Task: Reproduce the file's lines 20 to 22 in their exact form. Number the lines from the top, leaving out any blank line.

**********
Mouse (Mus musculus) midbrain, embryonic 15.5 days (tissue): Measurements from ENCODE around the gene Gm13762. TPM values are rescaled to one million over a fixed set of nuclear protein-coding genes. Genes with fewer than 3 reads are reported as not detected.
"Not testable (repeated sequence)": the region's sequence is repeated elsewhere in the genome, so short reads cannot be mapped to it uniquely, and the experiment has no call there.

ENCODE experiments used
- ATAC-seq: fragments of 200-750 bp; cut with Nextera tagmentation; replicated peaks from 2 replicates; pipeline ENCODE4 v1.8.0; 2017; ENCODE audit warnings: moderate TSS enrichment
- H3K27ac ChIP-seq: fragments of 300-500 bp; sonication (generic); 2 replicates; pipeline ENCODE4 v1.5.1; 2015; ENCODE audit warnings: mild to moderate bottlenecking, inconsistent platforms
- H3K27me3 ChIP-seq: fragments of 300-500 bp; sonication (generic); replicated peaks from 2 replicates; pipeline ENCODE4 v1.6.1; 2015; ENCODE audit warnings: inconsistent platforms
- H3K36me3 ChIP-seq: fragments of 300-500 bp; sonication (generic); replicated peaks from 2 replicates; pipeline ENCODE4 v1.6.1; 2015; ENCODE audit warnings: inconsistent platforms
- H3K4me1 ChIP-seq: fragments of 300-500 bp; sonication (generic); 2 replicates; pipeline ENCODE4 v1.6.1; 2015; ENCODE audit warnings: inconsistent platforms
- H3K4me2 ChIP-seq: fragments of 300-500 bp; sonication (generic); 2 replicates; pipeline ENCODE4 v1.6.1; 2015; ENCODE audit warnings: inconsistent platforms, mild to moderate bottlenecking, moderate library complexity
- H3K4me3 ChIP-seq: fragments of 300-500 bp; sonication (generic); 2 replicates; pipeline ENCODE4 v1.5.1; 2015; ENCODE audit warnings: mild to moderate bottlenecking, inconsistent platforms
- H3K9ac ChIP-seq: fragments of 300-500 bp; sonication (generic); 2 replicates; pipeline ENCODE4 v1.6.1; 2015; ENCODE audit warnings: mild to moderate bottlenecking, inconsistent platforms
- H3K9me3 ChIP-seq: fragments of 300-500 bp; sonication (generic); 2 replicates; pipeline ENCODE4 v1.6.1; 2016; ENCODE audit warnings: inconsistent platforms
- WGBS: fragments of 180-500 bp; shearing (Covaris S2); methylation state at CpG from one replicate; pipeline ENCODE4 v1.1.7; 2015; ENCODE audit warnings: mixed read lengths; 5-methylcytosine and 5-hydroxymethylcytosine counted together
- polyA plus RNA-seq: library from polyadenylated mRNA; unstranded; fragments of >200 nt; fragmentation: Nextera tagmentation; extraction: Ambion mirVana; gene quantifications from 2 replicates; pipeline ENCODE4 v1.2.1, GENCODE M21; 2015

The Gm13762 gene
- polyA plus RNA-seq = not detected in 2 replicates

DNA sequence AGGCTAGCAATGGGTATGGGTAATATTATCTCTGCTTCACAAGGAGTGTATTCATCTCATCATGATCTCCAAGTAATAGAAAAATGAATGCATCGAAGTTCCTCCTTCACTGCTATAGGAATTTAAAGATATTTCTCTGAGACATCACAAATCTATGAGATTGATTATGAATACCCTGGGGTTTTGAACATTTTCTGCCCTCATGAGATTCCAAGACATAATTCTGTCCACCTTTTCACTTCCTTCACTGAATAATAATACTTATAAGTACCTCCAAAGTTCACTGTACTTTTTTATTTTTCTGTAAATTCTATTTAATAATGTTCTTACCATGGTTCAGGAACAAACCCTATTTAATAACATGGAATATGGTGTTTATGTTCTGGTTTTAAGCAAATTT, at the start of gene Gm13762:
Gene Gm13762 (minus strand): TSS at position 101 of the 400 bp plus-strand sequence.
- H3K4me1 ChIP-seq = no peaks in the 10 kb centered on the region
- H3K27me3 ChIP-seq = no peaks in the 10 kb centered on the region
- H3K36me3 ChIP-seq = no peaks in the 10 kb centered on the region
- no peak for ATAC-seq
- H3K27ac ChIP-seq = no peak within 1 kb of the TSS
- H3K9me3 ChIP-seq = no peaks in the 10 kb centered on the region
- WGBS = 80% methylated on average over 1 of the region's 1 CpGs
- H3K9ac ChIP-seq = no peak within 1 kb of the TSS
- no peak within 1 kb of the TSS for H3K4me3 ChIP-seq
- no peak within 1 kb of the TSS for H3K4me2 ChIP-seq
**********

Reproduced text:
- H3K27me3 ChIP-seq = no peaks in the 10 kb centered on the region
- H3K36me3 ChIP-seq = no peaks in the 10 kb centered on the region
- no peak for ATAC-seq